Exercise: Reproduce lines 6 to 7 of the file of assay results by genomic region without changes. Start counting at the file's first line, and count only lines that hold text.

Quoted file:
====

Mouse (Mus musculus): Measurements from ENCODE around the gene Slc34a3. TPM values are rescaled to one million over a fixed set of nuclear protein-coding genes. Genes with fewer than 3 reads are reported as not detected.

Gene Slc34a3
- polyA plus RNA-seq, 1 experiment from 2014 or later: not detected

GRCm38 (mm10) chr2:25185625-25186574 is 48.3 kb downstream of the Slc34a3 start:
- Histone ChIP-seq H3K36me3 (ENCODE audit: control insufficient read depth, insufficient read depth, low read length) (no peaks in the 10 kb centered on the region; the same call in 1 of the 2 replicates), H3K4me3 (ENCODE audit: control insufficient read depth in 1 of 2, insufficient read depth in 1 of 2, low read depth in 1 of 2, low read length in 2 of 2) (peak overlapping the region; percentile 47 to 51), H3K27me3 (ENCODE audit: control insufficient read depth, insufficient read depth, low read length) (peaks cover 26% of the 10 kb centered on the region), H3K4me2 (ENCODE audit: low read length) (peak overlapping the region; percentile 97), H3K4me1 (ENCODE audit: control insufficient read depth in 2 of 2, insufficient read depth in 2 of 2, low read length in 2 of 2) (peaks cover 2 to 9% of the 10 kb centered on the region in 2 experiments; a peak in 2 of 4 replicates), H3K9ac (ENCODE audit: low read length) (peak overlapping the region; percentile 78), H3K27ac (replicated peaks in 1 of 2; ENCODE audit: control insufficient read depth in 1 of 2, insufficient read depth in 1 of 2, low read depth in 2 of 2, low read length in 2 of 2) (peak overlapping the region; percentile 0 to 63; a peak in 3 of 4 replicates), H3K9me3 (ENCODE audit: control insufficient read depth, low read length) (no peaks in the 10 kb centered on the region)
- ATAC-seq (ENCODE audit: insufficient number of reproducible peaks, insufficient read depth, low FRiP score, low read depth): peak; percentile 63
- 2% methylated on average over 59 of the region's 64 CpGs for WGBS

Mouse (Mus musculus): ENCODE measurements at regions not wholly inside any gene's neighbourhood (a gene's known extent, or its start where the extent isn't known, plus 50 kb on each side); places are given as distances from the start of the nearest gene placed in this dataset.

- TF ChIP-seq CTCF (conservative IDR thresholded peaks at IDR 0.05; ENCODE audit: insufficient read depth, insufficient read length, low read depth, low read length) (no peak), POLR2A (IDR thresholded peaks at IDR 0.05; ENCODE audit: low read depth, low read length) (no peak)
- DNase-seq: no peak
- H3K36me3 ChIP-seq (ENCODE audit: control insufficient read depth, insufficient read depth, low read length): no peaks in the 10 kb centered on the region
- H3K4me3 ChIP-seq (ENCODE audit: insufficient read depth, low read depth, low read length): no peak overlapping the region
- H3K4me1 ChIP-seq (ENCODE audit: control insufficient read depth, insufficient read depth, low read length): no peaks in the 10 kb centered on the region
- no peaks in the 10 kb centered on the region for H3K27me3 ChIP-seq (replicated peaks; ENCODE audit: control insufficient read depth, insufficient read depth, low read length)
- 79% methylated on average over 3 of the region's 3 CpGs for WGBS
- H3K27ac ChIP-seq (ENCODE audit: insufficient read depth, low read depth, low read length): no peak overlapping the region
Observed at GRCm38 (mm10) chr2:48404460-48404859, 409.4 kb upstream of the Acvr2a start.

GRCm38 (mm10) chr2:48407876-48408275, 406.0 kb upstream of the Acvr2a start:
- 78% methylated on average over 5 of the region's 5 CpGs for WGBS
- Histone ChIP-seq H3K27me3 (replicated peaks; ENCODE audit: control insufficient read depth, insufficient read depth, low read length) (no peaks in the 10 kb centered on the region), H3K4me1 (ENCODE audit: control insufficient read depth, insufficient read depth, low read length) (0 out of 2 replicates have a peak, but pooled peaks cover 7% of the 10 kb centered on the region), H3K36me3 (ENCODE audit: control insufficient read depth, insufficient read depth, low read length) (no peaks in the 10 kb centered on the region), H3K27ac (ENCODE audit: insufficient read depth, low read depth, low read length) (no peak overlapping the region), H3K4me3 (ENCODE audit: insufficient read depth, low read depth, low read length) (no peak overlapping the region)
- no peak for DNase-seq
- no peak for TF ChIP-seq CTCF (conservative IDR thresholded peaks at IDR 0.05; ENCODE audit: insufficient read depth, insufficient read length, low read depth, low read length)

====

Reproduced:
- ATAC-seq (ENCODE audit: insufficient number of reproducible peaks, insufficient read depth, low FRiP score, low read depth): peak; percentile 63
- 2% methylated on average over 59 of the region's 64 CpGs for WGBS